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System Problem Analysis

Throughout project initiation and problem analysis, we never talk about software or hardware.

The use of the word system in this context does not imply anything about automation. No distinction is made between manual and automated processes.
The system is simply the set of all functions and resources that support the goal of the users.
For example, if the goal of the users is to sell flowers, then the system is all the resources and processes used to sell flowers:
  1. The flower shop system includes functions like taking orders, delivering flowers, and billing customers.
  2. The flower shop system uses resources like employees, flowers, supplies, orders, and invoices.

Systems analysis defines the problems to be solved and provides the architecture of the proposed system. As information systems became more complex, system analysts sought advanced tools to assist them in the analysis process. The field of system analysis has seen the emergence and prospering of many structured methodologies. Lifecycle/waterfall approach, CASE tools, prototype, RAD/RSD, JAD, and object-oriented methodology are all part of the continuously expanding list.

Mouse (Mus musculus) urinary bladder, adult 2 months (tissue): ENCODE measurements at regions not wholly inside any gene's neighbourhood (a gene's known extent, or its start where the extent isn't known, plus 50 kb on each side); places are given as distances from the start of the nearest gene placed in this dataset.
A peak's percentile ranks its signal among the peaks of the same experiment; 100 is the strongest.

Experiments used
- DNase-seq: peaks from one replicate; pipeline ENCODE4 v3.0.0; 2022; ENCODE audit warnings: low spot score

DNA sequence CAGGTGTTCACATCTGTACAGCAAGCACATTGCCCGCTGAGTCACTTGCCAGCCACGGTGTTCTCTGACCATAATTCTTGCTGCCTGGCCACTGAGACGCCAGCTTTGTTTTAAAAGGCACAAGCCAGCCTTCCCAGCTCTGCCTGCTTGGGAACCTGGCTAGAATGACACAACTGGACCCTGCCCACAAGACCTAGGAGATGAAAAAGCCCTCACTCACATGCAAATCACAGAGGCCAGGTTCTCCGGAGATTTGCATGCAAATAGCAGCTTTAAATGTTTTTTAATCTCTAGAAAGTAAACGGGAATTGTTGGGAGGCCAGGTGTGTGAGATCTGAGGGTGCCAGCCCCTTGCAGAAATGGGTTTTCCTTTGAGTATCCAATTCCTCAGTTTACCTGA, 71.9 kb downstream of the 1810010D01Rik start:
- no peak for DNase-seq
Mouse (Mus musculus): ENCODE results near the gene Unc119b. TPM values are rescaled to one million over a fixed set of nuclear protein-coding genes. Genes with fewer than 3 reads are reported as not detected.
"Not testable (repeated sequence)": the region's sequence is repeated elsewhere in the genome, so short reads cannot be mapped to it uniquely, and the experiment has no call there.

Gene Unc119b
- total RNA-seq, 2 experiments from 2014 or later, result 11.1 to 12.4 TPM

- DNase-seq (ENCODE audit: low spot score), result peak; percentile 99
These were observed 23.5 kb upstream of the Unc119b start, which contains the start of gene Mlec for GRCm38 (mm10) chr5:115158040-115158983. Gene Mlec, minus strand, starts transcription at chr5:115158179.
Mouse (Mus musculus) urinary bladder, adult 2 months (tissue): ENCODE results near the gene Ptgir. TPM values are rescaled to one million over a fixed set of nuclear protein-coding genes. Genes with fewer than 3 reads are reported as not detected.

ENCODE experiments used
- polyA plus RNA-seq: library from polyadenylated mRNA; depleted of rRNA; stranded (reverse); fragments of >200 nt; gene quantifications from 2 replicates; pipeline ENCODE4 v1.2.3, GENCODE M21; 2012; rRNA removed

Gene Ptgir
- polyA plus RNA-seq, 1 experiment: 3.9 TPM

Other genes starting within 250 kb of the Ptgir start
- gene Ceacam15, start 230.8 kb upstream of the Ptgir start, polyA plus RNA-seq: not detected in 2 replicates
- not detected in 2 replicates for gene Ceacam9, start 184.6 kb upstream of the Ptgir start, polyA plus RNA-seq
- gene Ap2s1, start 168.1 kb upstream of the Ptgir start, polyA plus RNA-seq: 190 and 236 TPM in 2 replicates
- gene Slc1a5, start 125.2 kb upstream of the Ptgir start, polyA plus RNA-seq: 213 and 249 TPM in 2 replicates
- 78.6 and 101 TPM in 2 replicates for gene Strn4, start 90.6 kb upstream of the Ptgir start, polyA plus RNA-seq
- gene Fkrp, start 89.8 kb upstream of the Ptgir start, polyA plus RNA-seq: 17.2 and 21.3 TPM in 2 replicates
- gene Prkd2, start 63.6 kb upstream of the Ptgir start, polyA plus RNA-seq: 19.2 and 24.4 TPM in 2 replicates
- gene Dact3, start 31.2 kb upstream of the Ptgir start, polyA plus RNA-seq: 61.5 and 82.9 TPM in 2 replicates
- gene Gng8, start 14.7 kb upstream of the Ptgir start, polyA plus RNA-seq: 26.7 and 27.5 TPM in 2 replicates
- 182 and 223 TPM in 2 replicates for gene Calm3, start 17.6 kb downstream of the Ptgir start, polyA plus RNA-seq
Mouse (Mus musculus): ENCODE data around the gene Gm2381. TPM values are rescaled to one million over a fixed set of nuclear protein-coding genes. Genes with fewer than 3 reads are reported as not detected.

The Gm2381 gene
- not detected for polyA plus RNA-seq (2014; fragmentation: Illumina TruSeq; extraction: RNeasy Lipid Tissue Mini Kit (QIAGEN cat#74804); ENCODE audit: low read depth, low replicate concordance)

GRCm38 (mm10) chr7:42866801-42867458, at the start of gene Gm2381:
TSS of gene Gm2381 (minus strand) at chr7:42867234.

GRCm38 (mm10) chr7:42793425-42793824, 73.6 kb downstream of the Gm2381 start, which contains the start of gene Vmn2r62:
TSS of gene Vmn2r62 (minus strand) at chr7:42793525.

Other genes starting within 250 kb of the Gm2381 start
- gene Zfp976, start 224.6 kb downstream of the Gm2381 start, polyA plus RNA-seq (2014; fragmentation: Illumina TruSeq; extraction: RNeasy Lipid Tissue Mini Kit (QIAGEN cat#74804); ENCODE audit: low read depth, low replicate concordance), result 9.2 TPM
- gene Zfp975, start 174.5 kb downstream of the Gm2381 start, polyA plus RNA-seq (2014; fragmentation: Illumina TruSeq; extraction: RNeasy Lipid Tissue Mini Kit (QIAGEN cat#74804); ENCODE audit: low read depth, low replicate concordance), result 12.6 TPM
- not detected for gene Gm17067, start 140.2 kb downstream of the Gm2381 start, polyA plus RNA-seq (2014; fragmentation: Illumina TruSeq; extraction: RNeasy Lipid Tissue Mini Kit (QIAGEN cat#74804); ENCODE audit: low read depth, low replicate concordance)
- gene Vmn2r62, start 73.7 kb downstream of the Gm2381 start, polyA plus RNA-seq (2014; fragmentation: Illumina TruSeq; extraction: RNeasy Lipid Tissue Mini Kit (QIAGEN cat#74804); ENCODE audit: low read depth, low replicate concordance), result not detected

Despite all their differences, most of these methodologies share a primarily technical perspective. They assume that there exists an optimal system design for the scenario and that it is possible to find this optimal solution through the analysis process.
People involved in the information systems are viewed as stable elements who always react to the system in a predictable manner.In short, all these methodologies take a technically based approach of system analysis to seek the best design of the system. However, some commentators argue that these technology-centered methodologies are insufficient in real world problem situations, especially when the relevant situation is messy and ill structured or when political and cultural factors are prevalent in the organization. As a reaction to these perceived inadequacies, soft system methodology (SSM) is identified as a valuable candidate for IS analysis methodology. Premised on the social construction paradigm, SSM provides a mechanism to allow relevant human, social, political, and cultural factors to form structure and act as explicit entities in the system analysis process.